Complex trauma is when children are exposed to a traumatic event multiple times; this is different than a one time traumatic event which may cause Post-traumatic Stress Disorder (PTSD). Complex trauma means that a child has been exposed repeatedly, over time, and some of these events include: neglect, bullying, physical and sexual abuse, chronic mental or physical illness, chronic family fighting, an incarcerated parent, the effects of poverty, homelessness, and maternal stress during pregnancy.
The effects of complex trauma on the brain are staggering. There can be attachment problems; that means that these children can have a hard time making and keeping friends, or they can have a hard time with social boundaries and cues. There can be self-regulation problems; this means that they can have a hard time managing emotions, or they can have problems knowing when they are hungry or full, or they have difficulty self-soothing and controlling their impulsivity. There also can be problems with their competency which means they may have difficulty planning and organizing; they can have a lack of an ability to problem-solve, difficulty processing language, or they may have low self-esteem.
What we are coming to learn is that complex trauma affects the brain and its growth. When children who are affected by complex trauma are “triggered,” their primitive brain is activated which puts them into “fight or flight” mode; the part of their brain that allows them to think and act is “turned off.” It is nearly impossible for a child in this state to think rationally. But you can help. There are many strategies that you can use in your classroom. The following excerpt comes from the Students First Project: “Helping children self-regulate is a primary goal for work with children impacted by complex trauma. A key strategy to support the skills necessary for self-regulation is adult attunement to the child’s emotional state. Attunement is the ability to accurately read and respond to the child’s emotions rather than behavior. Adults also need to mange their own feelings and responses to children’s behavior and model the affect we want the children to learn. Establishing a safe and supportive environment (home, school and community) is critical. Consistency, predictability, and establishment of routines will help develop this sense of safety. Also, it is difficult for children who have experienced complex trauma to generalize skills so repeating interventions and strategies is critical to success.”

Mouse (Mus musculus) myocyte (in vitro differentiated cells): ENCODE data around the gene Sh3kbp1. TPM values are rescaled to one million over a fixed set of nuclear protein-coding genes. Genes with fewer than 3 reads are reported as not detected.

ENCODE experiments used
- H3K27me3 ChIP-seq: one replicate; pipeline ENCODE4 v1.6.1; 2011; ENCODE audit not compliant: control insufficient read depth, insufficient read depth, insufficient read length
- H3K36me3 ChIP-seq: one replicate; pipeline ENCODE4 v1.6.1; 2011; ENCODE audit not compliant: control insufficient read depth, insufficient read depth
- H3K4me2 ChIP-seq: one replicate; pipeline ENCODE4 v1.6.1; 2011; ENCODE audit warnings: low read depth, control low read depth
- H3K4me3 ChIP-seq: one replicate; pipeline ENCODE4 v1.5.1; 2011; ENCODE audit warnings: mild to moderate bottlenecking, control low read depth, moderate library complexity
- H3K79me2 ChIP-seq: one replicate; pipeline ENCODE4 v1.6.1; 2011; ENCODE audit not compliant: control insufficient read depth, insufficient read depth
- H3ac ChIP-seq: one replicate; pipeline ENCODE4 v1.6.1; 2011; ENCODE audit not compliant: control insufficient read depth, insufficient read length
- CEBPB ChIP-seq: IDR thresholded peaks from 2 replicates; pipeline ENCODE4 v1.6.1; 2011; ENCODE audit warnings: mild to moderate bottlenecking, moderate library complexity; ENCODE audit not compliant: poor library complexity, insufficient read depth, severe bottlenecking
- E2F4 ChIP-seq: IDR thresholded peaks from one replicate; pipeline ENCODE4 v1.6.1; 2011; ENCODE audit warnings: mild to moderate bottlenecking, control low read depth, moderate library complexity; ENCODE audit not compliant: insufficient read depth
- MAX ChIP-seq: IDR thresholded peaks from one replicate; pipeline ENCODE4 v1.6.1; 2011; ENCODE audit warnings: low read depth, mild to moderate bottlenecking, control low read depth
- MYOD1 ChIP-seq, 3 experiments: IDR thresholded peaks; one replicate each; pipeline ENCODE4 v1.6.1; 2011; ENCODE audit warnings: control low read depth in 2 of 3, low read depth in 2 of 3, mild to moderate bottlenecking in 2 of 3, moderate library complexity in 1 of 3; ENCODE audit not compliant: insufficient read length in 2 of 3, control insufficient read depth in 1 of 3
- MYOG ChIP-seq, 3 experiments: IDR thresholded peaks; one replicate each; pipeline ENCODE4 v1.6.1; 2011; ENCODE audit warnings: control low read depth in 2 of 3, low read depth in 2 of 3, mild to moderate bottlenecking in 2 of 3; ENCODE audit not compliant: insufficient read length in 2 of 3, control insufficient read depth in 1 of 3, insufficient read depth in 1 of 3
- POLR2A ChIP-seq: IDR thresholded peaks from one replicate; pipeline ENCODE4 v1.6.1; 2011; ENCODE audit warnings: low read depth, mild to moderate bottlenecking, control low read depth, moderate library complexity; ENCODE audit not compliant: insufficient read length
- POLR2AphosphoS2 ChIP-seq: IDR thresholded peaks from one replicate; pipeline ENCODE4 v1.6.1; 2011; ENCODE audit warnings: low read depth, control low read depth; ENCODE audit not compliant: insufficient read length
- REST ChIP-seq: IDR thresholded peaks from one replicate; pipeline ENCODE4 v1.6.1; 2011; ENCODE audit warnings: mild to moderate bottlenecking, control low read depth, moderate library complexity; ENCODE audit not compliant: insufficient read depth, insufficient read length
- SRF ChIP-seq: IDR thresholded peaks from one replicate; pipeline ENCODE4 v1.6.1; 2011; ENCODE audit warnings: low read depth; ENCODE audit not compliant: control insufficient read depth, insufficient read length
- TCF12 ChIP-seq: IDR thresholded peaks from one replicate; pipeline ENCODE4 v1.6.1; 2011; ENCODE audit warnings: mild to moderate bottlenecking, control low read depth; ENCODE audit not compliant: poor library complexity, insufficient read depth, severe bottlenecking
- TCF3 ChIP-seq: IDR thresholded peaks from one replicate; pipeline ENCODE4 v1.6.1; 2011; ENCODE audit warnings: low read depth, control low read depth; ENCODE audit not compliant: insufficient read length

The Students First Project has listed many of the most difficult behaviors that students exhibit, with links to information and strategies for your classroom. Becoming “trauma-informed” has really helped my teaching practice because I’ve been more patient and understanding with students. Even if you don’t work with students with complex trauma, you probably have students with ADHD, depression, anxiety, or one of the many other issues that affect children and make it difficult for them to achieve their best in the classroom.